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EEP 101/Econ 125 Clubs and Congestion: Lecture 10PowerPoint Presentation

EEP 101/Econ 125 Clubs and Congestion: Lecture 10

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Clubs and congestion

- Clubs- organizations that form to provide excludable goods with
- Non rivalry
- Congestion- utility declines with number of users

- B(N,X) Benefits depend on amenity size X and number of users N.
- d B(N,X) /dN<0
- d B(N,X) /dX>0

- c(X) Cost increases with X
- If costs are shared a member choice is
- MAX B(N,X)-c(X)/N which is equivalent to
- Max N* B(N,X)-c(X)

Clubs:Optimal size

- Socail Optimality problem
- Optimal decision rules

N*MBX=MCX

Marginal benefits of quantity

To N members

=Marginal cost

N*MB=Benefits of the marginal member=Extra congestion cost it inflicts= -N*MBN-

Club a numerical example I

- Benefit for an individual aX-bX2-eN-fN2
- Cost cX+dX2
- Solve Max N(aX-bX2-eN-fN2)- cX-dX2
- Find optimal X for every N and then find the optimal N by comparison
- FOC(X) N(a-2bX)-c-2dX=0 Hence
- X(N)=(Na-c)/2(Nb+d)
- This result is a public good result when N is fixed. But N can be changed

Club a numerical example II

- Since N is a discrete variable you solve the problem for N=1,2 , large number and find the maximum
- B(X,N)=10X-2X2-N-.1N2 and c(X)=X+X2 the solution

Optimal number of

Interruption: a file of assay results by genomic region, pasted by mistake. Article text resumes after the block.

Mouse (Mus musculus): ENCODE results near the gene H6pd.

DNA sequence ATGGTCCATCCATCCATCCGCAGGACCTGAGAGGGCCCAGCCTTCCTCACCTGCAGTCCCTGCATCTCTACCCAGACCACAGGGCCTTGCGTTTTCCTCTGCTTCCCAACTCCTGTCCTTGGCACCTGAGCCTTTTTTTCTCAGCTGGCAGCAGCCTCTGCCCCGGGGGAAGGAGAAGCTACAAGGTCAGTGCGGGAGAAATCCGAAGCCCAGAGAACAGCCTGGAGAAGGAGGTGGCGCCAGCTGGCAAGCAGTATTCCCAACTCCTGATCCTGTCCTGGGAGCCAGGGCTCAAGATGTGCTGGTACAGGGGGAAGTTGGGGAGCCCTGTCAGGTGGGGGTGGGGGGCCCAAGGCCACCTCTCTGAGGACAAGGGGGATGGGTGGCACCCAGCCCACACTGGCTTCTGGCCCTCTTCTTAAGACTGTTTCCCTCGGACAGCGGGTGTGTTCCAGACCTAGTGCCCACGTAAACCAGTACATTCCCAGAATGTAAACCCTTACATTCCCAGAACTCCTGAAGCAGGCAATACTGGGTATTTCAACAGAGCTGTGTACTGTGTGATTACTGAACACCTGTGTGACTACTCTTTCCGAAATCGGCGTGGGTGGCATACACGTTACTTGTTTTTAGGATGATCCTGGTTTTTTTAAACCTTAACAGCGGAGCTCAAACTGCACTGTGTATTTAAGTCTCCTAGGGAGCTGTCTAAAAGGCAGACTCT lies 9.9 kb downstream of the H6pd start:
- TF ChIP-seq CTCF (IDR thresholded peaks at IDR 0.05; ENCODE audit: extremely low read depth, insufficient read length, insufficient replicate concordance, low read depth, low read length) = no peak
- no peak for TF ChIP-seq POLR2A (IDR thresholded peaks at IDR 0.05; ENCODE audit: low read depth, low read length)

club members

is 8

Club a numerical example III

- B(X,N)= aX-bX2-eN-fN2c(X)= cX+dX2
- B(X,N)=10X-2X2-N-.1N2 and c(X,)= X+X2
- Consider now cases with a=12 e=3

E=3.optimal N=7

a=12 optimal N=10

Optimal club size

increases with benefits

of good and declines with

congestion costs

Nonexcludable goods with nonrivalry: Finance for efficiency and equity

- Progressive income tax
- Highway- congestion is a cost- charge for less congested lanes
- Recreation: distribute right for exclusive development in exchange for public facilities
- Housing: require low income housing as a condition of development right
- Transportation: tax pollution and congestion for public transport
- Education: charge the rich to finance the talented poor

Freedom to Choose and equity

- Clubs are established to accommodate people with different preferences.
- Clubs with members with a high degree of preference for goods and high aversion to congestion, will charge a high membership fee and be exclusive.
- Municipalities are also clubs.
- Different communities have different combinations of services and taxes.

People choose with their feet. and equity

- People will relocate to locations that provide them with the optimal combination of environmental amenities, employment, congestion, and taxes.
- Some people who prefer a high degree of services with high taxes, will join the appropriate community.
- Therefore, uniform environmental policies have a disadvantage and when possible, communities will be allowed to establish their own standards.
- But some environmental choices have implications that spill over nationally and globally.
- Others impact future generations.

Environmentalism & Federalism and equity

- The theory of public goods and externality are useful to determine what type of policies should be determined by global, federal, and municipal governments.
- The federal government sometimes aims to establish minimum standards that apply to all populations and take into account a future generation.
- Groups that have stronger preference than the average, may establish clubs to pursue their objectives.
- The legal system is crucial in dividing responsibilities between various levels of government

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